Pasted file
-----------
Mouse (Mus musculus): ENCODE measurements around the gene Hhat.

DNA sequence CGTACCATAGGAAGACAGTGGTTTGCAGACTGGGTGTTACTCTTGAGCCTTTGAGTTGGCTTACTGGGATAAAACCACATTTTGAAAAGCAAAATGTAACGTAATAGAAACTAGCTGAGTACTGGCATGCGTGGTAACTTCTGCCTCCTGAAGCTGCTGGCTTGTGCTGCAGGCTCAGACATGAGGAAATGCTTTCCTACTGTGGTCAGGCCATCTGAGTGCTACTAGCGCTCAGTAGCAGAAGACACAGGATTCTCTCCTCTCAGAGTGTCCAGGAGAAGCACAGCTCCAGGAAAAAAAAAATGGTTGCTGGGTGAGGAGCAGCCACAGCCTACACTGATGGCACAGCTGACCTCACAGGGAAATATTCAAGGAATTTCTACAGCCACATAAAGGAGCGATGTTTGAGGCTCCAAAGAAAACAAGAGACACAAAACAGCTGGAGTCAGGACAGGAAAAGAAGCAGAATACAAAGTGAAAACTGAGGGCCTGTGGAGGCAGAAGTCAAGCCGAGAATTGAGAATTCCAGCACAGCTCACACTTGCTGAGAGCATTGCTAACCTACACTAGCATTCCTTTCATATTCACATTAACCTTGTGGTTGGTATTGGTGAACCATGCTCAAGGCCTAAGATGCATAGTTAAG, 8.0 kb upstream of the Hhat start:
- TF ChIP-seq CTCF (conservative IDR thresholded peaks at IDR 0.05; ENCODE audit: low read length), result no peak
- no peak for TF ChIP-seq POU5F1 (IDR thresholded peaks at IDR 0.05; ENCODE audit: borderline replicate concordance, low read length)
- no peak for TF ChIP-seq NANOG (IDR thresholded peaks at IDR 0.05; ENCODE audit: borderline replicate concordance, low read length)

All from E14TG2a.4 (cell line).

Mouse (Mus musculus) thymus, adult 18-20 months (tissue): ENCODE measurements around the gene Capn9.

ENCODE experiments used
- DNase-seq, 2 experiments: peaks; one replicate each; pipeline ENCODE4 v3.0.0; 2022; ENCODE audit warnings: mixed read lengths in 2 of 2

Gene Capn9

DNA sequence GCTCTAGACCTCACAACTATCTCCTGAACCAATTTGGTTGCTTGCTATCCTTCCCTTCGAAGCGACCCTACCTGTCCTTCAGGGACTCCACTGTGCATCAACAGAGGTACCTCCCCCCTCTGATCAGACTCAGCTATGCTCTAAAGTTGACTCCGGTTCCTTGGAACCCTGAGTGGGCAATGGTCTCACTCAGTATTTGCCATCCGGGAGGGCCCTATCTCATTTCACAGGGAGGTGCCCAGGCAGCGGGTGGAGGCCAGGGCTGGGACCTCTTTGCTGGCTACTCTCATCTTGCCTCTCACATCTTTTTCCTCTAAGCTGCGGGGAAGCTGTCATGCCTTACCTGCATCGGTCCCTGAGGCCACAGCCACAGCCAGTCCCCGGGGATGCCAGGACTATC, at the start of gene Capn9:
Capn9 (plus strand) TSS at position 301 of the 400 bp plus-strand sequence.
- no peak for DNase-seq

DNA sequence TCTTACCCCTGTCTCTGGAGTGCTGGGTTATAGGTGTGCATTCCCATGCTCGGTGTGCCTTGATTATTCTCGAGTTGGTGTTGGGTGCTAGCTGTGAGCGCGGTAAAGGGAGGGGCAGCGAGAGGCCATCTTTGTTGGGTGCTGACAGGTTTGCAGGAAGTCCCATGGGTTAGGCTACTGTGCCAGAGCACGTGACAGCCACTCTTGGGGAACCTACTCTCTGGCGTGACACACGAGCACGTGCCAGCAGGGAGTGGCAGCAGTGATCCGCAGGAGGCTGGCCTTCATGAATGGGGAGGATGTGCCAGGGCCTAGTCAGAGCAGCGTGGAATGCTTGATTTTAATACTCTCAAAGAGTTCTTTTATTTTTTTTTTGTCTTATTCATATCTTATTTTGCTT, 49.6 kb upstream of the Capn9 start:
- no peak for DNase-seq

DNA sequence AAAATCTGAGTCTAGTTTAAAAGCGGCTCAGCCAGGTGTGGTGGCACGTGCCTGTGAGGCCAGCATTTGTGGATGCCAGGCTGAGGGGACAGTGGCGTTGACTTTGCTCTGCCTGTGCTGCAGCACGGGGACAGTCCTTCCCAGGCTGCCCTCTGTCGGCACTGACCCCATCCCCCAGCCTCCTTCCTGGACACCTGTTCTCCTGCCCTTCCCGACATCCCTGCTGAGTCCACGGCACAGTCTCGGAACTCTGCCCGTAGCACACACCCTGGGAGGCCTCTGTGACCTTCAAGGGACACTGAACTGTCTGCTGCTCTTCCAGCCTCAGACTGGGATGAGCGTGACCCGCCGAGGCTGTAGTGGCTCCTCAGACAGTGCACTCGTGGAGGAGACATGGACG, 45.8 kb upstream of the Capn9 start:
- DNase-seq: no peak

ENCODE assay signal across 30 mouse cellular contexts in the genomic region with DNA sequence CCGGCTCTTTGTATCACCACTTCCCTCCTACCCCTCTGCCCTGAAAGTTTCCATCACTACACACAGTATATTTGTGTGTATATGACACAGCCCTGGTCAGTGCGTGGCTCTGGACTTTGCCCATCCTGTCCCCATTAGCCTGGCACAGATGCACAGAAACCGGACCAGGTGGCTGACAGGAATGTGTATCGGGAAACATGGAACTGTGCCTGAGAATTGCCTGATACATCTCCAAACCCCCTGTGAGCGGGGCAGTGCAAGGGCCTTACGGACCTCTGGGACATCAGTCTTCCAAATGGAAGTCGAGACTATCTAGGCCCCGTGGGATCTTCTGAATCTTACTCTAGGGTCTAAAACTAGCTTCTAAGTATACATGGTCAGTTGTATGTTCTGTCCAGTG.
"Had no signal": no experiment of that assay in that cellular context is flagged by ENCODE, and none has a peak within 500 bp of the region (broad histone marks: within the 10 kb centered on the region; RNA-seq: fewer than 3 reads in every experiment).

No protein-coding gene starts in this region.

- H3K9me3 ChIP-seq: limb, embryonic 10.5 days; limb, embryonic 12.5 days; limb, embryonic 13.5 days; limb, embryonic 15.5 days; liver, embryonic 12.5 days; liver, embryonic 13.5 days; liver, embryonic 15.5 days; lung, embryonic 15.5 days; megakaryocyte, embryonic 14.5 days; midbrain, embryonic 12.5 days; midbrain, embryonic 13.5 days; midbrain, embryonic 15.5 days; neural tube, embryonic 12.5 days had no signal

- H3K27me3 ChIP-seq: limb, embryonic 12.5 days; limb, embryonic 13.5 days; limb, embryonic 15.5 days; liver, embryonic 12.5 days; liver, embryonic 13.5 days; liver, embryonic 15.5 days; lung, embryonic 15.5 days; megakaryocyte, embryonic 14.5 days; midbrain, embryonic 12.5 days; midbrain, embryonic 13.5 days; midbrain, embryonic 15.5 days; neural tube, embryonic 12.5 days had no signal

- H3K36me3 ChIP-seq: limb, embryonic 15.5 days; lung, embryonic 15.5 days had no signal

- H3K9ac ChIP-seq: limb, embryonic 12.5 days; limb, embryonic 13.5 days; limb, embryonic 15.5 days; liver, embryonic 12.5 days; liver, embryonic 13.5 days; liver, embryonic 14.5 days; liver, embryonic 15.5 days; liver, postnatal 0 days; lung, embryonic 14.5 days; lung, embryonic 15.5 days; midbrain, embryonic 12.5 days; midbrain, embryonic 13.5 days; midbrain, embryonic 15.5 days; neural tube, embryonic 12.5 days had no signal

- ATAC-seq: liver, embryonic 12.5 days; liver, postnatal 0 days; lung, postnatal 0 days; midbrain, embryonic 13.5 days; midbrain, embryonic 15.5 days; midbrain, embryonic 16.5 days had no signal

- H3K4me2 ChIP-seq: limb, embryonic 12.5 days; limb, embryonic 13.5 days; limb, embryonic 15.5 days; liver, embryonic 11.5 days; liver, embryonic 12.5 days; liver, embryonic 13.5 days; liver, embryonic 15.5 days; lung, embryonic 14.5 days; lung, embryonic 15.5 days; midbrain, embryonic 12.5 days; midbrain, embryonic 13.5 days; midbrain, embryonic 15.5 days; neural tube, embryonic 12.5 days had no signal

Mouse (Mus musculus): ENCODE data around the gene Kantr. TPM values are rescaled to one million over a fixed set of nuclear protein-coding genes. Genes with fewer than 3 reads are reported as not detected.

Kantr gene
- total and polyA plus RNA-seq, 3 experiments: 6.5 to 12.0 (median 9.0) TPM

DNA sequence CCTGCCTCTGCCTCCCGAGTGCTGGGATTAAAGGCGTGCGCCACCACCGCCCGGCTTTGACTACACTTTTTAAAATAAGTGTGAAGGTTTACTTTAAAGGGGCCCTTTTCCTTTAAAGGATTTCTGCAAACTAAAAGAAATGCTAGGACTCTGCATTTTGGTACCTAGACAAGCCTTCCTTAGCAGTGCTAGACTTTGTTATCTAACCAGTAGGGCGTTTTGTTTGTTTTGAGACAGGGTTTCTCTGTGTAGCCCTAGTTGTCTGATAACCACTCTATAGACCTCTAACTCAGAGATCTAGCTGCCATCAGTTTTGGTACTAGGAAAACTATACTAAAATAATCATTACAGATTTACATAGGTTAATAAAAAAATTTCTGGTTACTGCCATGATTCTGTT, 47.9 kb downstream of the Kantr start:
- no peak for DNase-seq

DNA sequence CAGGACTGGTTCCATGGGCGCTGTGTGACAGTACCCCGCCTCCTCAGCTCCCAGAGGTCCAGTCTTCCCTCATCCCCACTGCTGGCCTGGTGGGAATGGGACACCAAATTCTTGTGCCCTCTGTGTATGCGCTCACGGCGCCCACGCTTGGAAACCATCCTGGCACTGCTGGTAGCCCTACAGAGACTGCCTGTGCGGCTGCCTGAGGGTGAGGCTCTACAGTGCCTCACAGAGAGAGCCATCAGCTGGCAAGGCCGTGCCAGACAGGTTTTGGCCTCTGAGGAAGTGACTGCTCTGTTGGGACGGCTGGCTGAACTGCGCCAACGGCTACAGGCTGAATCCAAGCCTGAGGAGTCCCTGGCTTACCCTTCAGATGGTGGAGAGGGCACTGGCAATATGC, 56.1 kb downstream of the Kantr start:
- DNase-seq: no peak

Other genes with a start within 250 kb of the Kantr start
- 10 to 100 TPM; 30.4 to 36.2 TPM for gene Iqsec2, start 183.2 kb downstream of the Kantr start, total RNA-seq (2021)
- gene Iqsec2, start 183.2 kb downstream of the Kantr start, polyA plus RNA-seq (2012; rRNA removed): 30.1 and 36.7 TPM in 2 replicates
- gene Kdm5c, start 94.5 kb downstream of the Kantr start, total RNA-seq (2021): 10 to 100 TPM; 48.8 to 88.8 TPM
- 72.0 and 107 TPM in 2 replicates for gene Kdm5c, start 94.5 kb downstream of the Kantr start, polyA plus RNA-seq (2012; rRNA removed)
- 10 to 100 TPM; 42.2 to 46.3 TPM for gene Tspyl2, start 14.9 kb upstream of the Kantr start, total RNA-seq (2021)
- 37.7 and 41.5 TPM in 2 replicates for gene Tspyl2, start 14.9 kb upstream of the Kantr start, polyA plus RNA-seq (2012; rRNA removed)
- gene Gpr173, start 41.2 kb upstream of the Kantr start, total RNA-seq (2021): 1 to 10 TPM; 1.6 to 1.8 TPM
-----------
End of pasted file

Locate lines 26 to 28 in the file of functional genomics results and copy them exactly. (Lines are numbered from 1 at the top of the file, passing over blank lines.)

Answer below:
- H3K4me2 ChIP-seq: limb, embryonic 12.5 days; limb, embryonic 13.5 days; limb, embryonic 15.5 days; liver, embryonic 11.5 days; liver, embryonic 12.5 days; liver, embryonic 13.5 days; liver, embryonic 15.5 days; lung, embryonic 14.5 days; lung, embryonic 15.5 days; midbrain, embryonic 12.5 days; midbrain, embryonic 13.5 days; midbrain, embryonic 15.5 days; neural tube, embryonic 12.5 days had no signal

Mouse (Mus musculus): ENCODE data around the gene Kantr. TPM values are rescaled to one million over a fixed set of nuclear protein-coding genes. Genes with fewer than 3 reads are reported as not detected.

Kantr gene